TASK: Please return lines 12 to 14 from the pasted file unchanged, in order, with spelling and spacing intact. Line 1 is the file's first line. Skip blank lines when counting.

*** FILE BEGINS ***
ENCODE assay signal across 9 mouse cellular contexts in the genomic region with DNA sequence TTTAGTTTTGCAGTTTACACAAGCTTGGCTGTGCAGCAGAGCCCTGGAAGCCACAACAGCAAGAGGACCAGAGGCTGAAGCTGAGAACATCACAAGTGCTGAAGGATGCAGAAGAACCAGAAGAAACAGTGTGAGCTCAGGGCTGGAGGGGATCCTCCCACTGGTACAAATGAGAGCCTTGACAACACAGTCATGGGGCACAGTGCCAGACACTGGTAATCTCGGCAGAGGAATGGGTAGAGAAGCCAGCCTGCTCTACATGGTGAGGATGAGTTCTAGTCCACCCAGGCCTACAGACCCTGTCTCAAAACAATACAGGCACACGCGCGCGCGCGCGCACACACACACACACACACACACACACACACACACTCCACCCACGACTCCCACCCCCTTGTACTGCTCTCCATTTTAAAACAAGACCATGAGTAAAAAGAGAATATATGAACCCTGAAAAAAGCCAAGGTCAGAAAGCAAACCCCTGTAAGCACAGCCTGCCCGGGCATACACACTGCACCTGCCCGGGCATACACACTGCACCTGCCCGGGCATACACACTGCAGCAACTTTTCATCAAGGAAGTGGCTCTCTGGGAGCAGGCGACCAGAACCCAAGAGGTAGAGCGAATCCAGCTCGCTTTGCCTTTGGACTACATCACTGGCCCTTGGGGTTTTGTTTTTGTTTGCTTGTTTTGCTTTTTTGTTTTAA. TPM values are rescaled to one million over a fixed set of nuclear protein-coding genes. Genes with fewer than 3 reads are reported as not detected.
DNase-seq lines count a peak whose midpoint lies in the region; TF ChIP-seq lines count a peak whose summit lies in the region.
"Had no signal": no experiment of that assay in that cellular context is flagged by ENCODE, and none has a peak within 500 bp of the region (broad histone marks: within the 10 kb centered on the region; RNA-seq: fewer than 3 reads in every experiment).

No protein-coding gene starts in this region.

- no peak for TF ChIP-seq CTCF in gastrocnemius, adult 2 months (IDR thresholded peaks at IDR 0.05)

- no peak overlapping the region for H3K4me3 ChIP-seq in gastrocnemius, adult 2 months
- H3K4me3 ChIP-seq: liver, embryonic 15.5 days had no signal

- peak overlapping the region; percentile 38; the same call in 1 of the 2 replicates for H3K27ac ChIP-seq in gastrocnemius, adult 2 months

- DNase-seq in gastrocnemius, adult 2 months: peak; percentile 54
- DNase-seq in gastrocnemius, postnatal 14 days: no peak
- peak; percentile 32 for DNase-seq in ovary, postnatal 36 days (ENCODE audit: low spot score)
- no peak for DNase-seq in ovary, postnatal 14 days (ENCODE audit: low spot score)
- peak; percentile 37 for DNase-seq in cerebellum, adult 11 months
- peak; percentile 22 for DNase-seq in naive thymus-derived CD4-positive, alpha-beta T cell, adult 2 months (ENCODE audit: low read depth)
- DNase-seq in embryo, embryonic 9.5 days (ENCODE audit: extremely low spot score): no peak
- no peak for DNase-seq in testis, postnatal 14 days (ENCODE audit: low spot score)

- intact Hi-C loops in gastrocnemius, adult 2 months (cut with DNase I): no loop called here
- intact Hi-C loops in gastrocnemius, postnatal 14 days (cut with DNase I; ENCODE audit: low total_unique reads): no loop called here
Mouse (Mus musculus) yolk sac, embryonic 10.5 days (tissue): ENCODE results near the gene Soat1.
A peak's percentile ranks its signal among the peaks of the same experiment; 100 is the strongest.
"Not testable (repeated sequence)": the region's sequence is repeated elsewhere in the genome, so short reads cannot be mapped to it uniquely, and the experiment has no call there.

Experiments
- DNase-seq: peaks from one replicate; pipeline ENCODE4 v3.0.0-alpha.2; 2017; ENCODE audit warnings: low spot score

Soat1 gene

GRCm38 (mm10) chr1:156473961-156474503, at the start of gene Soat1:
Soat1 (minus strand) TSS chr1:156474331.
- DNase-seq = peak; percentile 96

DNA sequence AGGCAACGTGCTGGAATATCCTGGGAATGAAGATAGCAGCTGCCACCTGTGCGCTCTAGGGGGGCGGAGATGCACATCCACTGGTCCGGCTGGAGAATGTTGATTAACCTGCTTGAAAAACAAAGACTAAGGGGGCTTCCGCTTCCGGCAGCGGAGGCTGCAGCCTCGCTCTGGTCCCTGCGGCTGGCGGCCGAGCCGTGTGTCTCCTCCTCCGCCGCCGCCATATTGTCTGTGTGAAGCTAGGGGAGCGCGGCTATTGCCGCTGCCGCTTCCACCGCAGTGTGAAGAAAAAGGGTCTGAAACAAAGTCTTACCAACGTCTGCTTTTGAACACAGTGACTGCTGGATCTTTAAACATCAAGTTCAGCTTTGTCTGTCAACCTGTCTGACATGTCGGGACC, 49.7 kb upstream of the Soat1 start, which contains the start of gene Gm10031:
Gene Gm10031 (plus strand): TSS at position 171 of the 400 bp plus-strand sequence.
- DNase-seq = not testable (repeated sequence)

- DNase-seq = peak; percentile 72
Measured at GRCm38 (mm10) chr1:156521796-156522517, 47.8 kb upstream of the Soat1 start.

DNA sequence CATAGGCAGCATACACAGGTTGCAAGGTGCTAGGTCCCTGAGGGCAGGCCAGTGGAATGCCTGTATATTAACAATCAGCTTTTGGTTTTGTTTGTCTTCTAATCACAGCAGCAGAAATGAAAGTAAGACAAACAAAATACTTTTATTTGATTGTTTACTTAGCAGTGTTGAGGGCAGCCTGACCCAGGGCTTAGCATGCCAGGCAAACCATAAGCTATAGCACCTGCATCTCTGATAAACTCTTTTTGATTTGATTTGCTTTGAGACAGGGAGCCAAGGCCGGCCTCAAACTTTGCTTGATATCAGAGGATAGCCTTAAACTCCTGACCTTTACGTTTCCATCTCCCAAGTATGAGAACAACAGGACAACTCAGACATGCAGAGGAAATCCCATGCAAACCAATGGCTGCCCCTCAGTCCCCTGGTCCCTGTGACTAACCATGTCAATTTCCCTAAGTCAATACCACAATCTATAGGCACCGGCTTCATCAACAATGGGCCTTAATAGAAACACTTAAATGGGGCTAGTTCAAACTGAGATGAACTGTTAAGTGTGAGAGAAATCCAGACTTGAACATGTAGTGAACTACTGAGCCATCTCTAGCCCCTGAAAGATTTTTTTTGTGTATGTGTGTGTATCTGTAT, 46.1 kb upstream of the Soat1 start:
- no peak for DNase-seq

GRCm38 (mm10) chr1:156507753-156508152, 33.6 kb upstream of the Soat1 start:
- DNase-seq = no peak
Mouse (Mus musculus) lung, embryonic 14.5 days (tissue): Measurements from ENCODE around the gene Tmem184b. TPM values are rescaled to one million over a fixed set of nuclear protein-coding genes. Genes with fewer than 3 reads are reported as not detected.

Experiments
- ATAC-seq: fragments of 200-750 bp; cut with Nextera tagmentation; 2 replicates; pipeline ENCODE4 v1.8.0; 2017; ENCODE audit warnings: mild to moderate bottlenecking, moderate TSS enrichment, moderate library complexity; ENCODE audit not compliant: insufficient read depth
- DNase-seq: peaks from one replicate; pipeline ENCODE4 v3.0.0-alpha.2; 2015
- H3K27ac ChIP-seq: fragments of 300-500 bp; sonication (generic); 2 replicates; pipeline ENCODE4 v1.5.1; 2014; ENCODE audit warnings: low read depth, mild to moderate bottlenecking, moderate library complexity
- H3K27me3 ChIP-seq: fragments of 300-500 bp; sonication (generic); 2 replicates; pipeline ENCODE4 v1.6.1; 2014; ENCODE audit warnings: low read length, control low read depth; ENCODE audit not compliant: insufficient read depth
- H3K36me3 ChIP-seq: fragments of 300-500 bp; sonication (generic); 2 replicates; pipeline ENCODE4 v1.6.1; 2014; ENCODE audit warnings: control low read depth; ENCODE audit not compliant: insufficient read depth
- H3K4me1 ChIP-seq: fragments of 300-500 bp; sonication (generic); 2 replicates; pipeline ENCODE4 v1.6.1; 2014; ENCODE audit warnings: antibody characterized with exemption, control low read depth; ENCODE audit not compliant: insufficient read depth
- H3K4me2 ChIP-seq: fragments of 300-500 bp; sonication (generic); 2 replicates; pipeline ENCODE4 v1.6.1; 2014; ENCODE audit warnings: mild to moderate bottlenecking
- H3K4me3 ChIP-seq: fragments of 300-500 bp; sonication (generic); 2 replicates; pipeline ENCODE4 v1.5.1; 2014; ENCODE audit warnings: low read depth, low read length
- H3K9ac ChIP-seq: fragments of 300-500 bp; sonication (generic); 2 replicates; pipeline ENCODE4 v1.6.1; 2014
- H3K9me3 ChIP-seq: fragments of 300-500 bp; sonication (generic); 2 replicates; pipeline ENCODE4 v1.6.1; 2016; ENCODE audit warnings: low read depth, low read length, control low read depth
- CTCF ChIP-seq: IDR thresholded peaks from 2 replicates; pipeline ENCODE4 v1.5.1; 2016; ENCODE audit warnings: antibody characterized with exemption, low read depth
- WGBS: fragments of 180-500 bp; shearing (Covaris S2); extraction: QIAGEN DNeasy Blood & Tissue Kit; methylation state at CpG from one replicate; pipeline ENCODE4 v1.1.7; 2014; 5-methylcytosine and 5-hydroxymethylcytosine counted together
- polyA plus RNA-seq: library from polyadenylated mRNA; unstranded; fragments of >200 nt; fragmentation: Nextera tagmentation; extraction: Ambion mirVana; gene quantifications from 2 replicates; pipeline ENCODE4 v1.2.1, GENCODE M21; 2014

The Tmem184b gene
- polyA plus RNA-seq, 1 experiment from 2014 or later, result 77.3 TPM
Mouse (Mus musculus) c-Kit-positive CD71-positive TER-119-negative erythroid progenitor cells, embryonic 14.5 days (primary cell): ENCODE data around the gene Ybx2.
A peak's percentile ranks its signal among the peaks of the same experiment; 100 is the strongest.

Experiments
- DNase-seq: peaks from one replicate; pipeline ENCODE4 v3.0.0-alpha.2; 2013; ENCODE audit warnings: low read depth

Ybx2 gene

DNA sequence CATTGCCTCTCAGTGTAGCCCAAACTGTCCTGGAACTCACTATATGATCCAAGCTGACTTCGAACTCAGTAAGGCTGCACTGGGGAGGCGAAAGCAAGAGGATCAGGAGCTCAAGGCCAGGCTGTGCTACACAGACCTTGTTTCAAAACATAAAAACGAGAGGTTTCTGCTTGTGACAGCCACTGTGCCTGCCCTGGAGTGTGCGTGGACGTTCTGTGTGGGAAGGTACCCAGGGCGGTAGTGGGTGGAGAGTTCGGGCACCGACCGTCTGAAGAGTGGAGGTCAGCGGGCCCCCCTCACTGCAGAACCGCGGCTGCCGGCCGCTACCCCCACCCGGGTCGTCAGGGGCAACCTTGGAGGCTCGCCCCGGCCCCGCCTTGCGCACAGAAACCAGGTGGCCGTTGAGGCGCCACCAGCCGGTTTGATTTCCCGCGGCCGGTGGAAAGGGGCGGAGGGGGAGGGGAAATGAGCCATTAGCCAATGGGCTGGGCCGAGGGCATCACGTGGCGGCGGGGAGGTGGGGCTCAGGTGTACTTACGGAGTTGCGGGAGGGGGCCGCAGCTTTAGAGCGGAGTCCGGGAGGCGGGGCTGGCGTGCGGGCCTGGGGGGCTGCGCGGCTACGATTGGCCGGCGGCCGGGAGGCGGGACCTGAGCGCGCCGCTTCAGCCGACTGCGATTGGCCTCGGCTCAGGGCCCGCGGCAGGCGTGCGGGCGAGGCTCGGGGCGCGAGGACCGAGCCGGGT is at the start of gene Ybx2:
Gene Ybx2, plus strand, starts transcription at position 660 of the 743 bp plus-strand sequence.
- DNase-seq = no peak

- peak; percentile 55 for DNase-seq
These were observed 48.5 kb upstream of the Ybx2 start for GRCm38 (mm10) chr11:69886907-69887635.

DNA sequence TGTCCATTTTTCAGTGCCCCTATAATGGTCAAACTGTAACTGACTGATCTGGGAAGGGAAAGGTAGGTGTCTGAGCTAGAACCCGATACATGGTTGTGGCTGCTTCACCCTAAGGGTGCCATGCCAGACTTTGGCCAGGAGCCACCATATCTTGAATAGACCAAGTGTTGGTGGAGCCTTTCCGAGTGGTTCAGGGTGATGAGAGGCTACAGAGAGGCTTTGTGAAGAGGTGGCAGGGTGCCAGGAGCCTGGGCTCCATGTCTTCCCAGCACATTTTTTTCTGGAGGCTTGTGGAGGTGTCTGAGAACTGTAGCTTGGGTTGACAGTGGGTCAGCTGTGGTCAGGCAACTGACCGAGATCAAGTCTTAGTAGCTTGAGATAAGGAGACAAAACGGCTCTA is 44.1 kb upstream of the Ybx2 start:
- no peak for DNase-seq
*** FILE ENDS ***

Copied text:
- no peak for DNase-seq in ovary, postnatal 14 days (ENCODE audit: low spot score)
- peak; percentile 37 for DNase-seq in cerebellum, adult 11 months
- peak; percentile 22 for DNase-seq in naive thymus-derived CD4-positive, alpha-beta T cell, adult 2 months (ENCODE audit: low read depth)